In The Speed of Trust, Stephen Covey writes one thing “undergirds and affects the quality of every relationship, every communication…every effort in which we are engaged. That one thing is trust.” While trust traditionally forms the bedrock of all school-family partnerships, it is especially important this school year. From election year politics to social injustices to the pandemic, rarely have we tackled a year like 2020. Uncertainty lies around every corner, and never in my nearly 30 years of independent school education has it been so critically important that schools and families work in partnership to build trust in our communities. 

It’s certainly not surprising to know that students learn best when schools and families have robust partnerships. Yet, those partnerships are much harder to develop and nurture in 2020-21 than they were a year ago. Ironically, the health and safety measures we have in place for the purpose of protecting our community result in the distancing of families from in-person connections. If school is in session at all, parents drop off their children in carline or Hug ‘n’ Go, are restricted from entering campus, and can’t participate in natural community-building activities like meeting on the playground after school. Furthermore, intentional community building efforts such as back-to-school gatherings, community socials, and all-school assemblies are also not part of the “new normal.” How, then, will we build the type of community our constituents can depend on?

Over the course of the past six months I have been collecting advice from experts across a variety of fields (education, business, psychology, and more) that will help us build trust in our community. If we consider these suggestions as the year progresses, we’ll have a much better chance at overcoming the obstacles in our way. And, who knows, maybe we’ll emerge a stronger community as a result.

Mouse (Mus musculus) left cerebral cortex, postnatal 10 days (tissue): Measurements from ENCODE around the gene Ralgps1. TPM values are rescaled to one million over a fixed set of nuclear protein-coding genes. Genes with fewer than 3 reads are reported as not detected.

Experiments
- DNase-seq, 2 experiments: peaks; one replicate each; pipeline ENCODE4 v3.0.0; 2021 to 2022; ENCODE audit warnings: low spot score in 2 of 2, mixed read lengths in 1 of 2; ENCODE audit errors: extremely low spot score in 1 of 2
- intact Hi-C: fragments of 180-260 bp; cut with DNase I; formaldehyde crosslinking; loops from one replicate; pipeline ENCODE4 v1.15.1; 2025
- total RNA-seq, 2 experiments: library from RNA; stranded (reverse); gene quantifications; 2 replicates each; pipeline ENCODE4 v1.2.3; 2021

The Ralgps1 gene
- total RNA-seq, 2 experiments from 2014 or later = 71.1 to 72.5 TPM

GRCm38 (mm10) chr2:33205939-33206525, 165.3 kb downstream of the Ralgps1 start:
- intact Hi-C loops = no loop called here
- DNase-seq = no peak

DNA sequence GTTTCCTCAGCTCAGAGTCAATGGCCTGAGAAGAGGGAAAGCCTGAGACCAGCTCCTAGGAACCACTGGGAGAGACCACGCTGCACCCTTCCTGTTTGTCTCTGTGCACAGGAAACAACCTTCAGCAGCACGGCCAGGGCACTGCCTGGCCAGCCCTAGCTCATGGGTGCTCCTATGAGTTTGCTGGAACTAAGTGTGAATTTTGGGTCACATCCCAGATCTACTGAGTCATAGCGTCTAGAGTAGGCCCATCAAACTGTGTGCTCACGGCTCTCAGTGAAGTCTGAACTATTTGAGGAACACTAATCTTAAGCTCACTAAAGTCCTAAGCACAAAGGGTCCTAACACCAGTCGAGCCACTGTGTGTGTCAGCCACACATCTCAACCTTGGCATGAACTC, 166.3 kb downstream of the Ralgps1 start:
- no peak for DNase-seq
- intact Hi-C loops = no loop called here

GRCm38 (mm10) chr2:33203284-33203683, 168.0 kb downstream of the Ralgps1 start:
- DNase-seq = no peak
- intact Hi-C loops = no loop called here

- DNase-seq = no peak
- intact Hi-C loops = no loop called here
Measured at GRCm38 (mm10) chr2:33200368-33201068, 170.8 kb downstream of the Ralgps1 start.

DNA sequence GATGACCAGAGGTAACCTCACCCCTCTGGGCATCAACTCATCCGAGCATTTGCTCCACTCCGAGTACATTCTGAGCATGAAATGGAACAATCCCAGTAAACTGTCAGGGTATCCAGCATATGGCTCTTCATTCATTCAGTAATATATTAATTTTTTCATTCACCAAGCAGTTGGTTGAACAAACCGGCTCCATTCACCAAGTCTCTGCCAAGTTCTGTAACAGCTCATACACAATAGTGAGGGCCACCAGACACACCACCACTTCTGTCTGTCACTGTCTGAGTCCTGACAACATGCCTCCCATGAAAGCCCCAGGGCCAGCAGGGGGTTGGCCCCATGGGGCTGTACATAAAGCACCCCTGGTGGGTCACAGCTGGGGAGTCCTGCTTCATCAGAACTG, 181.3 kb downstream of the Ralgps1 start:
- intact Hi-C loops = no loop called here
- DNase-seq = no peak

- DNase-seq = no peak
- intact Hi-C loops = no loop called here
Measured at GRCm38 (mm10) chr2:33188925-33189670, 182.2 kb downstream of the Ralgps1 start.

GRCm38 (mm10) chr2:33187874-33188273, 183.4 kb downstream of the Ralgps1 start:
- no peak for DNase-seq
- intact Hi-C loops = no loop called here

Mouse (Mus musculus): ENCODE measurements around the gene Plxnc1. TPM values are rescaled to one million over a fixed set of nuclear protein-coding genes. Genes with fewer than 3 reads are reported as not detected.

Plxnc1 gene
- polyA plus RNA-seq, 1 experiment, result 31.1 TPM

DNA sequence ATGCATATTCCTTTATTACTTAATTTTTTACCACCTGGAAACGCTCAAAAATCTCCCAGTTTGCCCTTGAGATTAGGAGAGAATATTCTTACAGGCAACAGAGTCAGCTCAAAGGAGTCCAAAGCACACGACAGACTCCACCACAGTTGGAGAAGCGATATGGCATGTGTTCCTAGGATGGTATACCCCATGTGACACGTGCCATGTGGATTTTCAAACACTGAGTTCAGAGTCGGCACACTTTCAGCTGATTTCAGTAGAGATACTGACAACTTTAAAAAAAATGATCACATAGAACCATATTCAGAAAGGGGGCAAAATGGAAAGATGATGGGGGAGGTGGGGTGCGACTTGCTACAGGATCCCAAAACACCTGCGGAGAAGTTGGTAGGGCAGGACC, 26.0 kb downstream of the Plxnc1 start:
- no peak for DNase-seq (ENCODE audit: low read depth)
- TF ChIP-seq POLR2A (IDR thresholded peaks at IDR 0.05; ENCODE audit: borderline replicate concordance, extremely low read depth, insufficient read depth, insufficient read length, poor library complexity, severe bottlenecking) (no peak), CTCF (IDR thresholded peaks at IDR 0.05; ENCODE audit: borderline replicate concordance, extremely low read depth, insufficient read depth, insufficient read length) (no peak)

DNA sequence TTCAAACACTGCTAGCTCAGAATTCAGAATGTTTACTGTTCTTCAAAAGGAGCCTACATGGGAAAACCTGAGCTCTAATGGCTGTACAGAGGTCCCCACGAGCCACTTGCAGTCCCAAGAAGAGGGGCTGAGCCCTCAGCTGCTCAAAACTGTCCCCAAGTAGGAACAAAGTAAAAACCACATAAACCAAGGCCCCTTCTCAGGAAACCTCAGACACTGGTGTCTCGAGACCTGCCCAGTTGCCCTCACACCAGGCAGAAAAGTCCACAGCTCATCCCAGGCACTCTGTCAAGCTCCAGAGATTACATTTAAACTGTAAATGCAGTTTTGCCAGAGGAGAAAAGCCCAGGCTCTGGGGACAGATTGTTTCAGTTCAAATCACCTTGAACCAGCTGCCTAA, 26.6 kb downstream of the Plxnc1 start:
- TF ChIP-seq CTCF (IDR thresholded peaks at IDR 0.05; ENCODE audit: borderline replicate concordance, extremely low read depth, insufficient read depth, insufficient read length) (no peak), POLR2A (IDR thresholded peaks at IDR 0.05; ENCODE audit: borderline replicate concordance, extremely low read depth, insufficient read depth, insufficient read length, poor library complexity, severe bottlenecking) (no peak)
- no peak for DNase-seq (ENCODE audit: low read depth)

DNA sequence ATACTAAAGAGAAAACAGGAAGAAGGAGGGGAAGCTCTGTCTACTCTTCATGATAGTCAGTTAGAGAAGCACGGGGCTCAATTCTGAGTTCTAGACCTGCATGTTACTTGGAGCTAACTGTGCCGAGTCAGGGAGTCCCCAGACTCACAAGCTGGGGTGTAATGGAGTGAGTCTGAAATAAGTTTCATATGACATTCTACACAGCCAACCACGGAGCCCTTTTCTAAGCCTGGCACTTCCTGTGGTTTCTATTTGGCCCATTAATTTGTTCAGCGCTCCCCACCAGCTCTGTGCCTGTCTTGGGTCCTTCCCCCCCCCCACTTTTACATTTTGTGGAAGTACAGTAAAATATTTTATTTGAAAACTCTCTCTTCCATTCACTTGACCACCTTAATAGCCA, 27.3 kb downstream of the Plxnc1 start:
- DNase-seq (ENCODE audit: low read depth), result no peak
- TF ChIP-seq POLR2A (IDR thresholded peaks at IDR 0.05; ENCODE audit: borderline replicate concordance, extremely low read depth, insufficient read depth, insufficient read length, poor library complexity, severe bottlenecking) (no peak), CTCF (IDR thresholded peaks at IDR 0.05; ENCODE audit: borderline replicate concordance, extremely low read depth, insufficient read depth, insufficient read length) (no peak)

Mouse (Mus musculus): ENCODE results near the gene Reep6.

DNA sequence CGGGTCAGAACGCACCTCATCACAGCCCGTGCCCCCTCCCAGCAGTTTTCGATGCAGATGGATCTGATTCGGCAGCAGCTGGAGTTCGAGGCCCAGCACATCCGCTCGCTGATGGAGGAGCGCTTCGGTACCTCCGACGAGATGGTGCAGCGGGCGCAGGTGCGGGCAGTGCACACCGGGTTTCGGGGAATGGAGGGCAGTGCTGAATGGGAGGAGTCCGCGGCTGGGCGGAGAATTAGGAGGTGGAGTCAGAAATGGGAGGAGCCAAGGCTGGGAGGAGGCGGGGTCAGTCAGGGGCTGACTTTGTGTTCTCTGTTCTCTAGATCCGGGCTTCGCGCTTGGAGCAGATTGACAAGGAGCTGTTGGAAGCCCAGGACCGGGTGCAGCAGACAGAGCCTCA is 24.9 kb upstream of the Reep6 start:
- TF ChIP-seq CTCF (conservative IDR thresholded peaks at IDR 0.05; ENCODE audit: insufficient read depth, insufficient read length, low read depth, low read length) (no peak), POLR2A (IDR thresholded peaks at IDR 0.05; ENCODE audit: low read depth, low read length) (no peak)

1. Assume good intentions and operate from the fundamental premise that families and school personnel have their children’s best interests at heart. Put our students at the center of our thinking. 
  2. Forgive easily and be empathetic to others. Stress and anxiety levels are high and all of us could use some extra breathing room.
  3. Simplify. At school we are focusing on the core tenets of our education and program. Try this at home as well to lift unnecessary burdens.
  4. Communicate frequently, especially informally. Small gestures of gratitude can have a huge influence on trust building.
  5. Be consistent and authentic as we parent and teach our children. They have an incredible ability to see and feel when something’s not right. 
  6. Remember, this is a temporary situation. This, too, shall pass. Be optimistic about the future and think positively.
  7. Don’t forget to play. Our world is full of restrictions; be sure to find time for joy.

Way back in 1997 James Comer and Norris Haynes, Professors at Yale University, wrote an article for Edutopia titled, “The Home-School Team: An Emphasis on Parent Involvement.” In it they remarked, children “constantly observe how the significant adults in their lives treat one another, how decisions are made and executed, and how problems are solved. All the experiences children have, both in and out of school, help shape their sense that someone cares about them, their feelings of self-worth and competency, their understanding of the world around them, and their beliefs about where they fit into the scheme of things.”

As the significant adults in their lives, our job is to deepen our relationships and build our level of trust so that the children we love and the students we serve develop a greater sense of certainty in what are without question uncertain times. If we follow the advice of Comer, Haynes, and others, I am confident we can fulfill Stephen Covey’s assurance that “trust is something [we] can do something about. In fact, [we] can get good at creating it!” Doing so will not only allow us to navigate this school year, but it will also provide a springboard for school-parent partnerships for years to come.

Attend an Open House to learn more about BCD’s strong community. https://www.bouldercountryday.org/admission/tours-and-open-houses